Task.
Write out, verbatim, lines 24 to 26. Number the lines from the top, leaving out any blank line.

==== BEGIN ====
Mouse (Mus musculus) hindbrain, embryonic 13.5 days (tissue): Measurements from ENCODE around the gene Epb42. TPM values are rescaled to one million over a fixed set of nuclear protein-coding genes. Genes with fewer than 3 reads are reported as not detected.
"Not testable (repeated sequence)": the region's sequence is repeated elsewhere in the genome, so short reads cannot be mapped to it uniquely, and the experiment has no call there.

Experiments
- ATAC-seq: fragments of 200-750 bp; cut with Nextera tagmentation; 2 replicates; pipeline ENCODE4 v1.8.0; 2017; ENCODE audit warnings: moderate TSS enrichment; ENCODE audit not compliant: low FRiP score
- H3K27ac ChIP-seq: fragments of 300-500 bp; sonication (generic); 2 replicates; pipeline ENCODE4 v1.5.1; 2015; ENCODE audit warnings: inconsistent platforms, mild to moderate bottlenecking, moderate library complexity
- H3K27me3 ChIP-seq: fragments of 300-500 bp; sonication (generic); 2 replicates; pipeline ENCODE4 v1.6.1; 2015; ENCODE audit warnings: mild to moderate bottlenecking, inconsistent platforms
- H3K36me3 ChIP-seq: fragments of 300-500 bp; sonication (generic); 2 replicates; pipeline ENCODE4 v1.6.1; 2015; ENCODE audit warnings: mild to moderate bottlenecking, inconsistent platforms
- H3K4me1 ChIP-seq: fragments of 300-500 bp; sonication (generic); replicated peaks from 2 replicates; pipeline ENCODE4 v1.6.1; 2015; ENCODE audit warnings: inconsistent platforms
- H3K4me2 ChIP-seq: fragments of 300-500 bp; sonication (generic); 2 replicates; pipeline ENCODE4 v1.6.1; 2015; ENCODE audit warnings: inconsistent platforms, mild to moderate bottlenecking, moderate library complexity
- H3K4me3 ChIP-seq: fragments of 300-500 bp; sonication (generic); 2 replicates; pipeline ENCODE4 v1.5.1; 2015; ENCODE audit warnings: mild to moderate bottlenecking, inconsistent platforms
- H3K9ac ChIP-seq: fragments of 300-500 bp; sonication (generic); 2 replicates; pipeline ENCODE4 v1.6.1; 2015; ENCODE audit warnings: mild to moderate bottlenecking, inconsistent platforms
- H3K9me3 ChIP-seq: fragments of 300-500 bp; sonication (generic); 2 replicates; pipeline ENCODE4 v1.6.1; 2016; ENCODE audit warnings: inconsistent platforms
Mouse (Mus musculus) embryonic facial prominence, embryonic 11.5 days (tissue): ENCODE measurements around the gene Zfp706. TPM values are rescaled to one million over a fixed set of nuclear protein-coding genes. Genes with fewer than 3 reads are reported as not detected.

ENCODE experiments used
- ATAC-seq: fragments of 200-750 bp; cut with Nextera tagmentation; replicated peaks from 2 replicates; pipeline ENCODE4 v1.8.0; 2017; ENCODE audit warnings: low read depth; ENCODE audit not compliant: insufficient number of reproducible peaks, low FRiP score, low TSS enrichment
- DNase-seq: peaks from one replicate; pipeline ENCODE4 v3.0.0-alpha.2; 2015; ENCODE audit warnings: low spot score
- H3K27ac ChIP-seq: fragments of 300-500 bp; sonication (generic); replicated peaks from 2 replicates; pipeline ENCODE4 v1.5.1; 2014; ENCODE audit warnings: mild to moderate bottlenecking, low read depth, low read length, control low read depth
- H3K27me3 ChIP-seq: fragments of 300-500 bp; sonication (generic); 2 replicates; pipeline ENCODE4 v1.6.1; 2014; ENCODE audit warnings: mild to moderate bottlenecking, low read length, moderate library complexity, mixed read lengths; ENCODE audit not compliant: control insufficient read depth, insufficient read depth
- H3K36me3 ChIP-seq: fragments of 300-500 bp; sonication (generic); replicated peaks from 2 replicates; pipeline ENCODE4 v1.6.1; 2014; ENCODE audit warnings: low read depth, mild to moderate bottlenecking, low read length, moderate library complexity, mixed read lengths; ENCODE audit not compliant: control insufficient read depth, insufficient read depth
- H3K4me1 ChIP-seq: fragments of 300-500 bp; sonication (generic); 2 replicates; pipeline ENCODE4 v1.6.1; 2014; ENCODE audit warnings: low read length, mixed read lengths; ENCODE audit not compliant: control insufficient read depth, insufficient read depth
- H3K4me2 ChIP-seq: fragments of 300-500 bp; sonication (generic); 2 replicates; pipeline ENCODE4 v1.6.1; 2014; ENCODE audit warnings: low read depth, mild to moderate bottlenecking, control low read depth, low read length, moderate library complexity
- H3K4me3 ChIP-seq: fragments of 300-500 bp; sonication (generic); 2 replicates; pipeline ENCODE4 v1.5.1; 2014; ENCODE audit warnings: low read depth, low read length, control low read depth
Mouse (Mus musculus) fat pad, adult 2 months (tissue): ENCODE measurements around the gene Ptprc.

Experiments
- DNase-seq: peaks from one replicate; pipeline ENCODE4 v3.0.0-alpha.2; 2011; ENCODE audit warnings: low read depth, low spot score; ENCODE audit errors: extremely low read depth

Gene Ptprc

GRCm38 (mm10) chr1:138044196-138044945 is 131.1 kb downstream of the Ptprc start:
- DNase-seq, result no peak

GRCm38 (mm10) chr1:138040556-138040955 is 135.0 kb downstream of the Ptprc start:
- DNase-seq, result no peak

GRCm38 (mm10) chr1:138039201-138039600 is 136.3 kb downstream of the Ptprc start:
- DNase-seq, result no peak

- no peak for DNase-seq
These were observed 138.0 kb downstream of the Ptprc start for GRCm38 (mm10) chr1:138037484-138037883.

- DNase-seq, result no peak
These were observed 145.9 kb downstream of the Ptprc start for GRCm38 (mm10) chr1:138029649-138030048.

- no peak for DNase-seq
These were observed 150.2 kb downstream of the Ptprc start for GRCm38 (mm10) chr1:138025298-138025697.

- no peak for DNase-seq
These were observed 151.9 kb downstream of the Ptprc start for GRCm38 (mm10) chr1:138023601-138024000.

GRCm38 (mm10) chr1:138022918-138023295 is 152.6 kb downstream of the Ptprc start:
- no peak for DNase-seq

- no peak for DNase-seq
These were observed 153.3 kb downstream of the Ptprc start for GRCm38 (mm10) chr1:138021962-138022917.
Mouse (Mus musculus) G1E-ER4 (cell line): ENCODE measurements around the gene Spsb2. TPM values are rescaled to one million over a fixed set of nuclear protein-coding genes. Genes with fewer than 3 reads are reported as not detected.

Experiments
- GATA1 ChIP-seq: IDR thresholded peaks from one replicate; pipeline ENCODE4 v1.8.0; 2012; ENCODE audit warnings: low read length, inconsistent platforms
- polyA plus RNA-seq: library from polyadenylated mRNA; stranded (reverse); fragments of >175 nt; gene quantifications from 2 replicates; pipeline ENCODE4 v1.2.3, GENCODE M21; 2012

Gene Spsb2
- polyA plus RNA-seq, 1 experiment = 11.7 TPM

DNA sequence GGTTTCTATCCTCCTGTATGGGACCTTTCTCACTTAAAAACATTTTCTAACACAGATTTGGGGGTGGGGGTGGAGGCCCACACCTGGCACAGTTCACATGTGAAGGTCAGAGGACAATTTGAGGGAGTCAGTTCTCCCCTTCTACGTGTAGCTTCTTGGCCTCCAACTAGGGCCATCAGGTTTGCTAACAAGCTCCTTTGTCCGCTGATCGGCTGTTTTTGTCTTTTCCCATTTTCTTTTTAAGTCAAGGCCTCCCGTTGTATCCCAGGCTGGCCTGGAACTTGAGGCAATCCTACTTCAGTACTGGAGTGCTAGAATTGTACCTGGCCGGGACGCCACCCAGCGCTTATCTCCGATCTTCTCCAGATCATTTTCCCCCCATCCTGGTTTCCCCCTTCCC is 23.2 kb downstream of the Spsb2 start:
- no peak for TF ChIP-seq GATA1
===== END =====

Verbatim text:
Experiments
- DNase-seq: peaks from one replicate; pipeline ENCODE4 v3.0.0-alpha.2; 2011; ENCODE audit warnings: low read depth, low spot score; ENCODE audit errors: extremely low read depth

Gene Ptprc